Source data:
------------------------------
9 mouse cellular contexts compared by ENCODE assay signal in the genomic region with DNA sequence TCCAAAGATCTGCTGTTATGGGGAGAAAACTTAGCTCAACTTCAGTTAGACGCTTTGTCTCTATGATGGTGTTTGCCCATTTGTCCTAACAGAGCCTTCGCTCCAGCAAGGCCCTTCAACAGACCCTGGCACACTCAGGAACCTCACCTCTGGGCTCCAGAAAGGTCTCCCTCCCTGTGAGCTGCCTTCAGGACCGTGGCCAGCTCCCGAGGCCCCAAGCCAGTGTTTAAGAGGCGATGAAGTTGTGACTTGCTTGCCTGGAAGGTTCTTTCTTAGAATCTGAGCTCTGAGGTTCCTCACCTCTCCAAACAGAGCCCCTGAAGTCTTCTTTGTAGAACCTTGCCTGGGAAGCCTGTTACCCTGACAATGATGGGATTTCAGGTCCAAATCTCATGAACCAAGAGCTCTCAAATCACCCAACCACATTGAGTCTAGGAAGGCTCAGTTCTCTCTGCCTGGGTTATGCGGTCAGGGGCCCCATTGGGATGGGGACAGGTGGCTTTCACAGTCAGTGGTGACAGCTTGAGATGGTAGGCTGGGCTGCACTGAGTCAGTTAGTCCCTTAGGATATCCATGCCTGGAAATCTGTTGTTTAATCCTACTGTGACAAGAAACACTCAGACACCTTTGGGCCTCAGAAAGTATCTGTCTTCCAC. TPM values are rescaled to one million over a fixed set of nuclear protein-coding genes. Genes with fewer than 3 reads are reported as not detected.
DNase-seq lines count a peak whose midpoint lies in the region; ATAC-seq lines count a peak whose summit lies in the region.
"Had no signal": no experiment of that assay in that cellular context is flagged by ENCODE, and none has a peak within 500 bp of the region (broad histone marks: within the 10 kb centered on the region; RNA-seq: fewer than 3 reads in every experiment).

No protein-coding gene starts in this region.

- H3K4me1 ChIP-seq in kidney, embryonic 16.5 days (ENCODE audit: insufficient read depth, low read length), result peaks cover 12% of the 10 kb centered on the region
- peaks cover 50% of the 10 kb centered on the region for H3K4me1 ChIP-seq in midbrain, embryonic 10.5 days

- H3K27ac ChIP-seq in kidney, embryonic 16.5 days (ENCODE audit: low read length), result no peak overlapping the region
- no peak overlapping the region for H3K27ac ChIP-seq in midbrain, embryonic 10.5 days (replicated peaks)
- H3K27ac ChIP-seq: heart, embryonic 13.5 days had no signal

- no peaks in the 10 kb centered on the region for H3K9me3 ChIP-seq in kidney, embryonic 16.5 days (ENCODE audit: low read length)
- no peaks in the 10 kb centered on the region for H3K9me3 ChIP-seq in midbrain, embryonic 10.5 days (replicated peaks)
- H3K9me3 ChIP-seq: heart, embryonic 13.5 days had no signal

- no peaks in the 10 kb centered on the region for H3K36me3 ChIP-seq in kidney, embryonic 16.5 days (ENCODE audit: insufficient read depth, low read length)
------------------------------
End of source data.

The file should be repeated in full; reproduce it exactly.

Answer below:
9 mouse cellular contexts compared by ENCODE assay signal in the genomic region with DNA sequence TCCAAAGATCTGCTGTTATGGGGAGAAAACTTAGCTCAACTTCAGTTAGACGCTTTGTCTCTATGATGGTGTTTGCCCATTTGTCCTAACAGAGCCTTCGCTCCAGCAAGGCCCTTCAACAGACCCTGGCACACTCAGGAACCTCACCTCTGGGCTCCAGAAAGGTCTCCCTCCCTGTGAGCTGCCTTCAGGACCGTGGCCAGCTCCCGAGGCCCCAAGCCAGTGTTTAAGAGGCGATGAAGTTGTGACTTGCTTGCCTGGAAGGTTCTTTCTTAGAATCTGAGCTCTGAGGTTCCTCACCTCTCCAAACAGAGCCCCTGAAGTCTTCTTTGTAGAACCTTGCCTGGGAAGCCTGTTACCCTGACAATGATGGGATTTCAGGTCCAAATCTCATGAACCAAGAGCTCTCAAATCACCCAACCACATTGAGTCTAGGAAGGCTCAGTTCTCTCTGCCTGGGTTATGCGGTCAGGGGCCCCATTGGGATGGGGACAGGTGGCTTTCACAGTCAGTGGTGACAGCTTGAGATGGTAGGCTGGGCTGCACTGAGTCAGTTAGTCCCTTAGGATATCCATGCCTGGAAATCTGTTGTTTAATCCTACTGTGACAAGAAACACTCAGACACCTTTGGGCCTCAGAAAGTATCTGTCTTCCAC. TPM values are rescaled to one million over a fixed set of nuclear protein-coding genes. Genes with fewer than 3 reads are reported as not detected.
DNase-seq lines count a peak whose midpoint lies in the region; ATAC-seq lines count a peak whose summit lies in the region.
"Had no signal": no experiment of that assay in that cellular context is flagged by ENCODE, and none has a peak within 500 bp of the region (broad histone marks: within the 10 kb centered on the region; RNA-seq: fewer than 3 reads in every experiment).

No protein-coding gene starts in this region.

- H3K4me1 ChIP-seq in kidney, embryonic 16.5 days (ENCODE audit: insufficient read depth, low read length), result peaks cover 12% of the 10 kb centered on the region
- peaks cover 50% of the 10 kb centered on the region for H3K4me1 ChIP-seq in midbrain, embryonic 10.5 days

- H3K27ac ChIP-seq in kidney, embryonic 16.5 days (ENCODE audit: low read length), result no peak overlapping the region
- no peak overlapping the region for H3K27ac ChIP-seq in midbrain, embryonic 10.5 days (replicated peaks)
- H3K27ac ChIP-seq: heart, embryonic 13.5 days had no signal

- no peaks in the 10 kb centered on the region for H3K9me3 ChIP-seq in kidney, embryonic 16.5 days (ENCODE audit: low read length)
- no peaks in the 10 kb centered on the region for H3K9me3 ChIP-seq in midbrain, embryonic 10.5 days (replicated peaks)
- H3K9me3 ChIP-seq: heart, embryonic 13.5 days had no signal

- no peaks in the 10 kb centered on the region for H3K36me3 ChIP-seq in kidney, embryonic 16.5 days (ENCODE audit: insufficient read depth, low read length)